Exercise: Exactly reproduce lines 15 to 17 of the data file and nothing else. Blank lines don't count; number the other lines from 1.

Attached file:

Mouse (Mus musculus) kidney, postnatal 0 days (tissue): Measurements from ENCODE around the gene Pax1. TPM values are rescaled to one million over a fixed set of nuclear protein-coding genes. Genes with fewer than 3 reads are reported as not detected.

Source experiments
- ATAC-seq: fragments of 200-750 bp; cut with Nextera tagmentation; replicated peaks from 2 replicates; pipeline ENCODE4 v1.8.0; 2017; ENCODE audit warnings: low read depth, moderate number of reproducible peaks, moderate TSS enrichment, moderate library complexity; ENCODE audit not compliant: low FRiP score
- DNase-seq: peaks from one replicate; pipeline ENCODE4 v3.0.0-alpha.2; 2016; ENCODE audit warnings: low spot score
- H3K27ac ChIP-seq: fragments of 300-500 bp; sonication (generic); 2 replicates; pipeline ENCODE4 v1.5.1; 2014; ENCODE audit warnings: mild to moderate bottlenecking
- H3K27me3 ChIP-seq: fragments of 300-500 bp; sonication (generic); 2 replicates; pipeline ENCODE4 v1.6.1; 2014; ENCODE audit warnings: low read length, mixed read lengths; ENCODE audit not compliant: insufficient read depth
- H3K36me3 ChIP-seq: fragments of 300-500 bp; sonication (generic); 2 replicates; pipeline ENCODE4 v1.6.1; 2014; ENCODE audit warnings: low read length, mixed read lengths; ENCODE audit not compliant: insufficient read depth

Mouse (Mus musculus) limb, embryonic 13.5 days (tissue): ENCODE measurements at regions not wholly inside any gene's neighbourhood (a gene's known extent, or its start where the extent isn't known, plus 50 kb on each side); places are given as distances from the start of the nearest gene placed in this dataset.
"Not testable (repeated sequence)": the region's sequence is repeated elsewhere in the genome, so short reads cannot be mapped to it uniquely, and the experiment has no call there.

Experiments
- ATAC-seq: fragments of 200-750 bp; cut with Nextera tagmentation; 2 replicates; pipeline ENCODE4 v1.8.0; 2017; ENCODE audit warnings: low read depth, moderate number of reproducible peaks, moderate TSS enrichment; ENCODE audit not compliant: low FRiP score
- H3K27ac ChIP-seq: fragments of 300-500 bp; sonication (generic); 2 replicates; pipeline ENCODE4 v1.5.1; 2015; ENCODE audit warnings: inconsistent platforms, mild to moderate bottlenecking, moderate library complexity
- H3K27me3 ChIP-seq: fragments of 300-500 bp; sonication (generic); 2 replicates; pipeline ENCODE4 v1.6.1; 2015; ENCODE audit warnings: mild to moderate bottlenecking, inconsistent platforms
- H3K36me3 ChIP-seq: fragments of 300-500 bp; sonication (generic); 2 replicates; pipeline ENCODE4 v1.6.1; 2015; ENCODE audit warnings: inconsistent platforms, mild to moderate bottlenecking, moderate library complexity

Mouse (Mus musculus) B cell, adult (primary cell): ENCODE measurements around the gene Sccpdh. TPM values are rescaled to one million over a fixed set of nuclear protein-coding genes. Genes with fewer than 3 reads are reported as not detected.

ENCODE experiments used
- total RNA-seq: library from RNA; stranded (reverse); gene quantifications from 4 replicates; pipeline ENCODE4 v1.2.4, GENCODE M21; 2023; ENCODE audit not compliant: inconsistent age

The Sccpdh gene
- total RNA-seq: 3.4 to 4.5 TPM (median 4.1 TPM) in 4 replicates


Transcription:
Mouse (Mus musculus) B cell, adult (primary cell): ENCODE measurements around the gene Sccpdh. TPM values are rescaled to one million over a fixed set of nuclear protein-coding genes. Genes with fewer than 3 reads are reported as not detected.

ENCODE experiments used
- total RNA-seq: library from RNA; stranded (reverse); gene quantifications from 4 replicates; pipeline ENCODE4 v1.2.4, GENCODE M21; 2023; ENCODE audit not compliant: inconsistent age